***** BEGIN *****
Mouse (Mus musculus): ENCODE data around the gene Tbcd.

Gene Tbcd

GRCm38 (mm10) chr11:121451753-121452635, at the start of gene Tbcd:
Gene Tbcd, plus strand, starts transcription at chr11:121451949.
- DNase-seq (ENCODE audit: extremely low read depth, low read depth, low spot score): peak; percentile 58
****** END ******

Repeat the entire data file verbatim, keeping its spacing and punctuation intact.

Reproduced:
Mouse (Mus musculus): ENCODE data around the gene Tbcd.

Gene Tbcd

GRCm38 (mm10) chr11:121451753-121452635, at the start of gene Tbcd:
Gene Tbcd, plus strand, starts transcription at chr11:121451949.
- DNase-seq (ENCODE audit: extremely low read depth, low read depth, low spot score): peak; percentile 58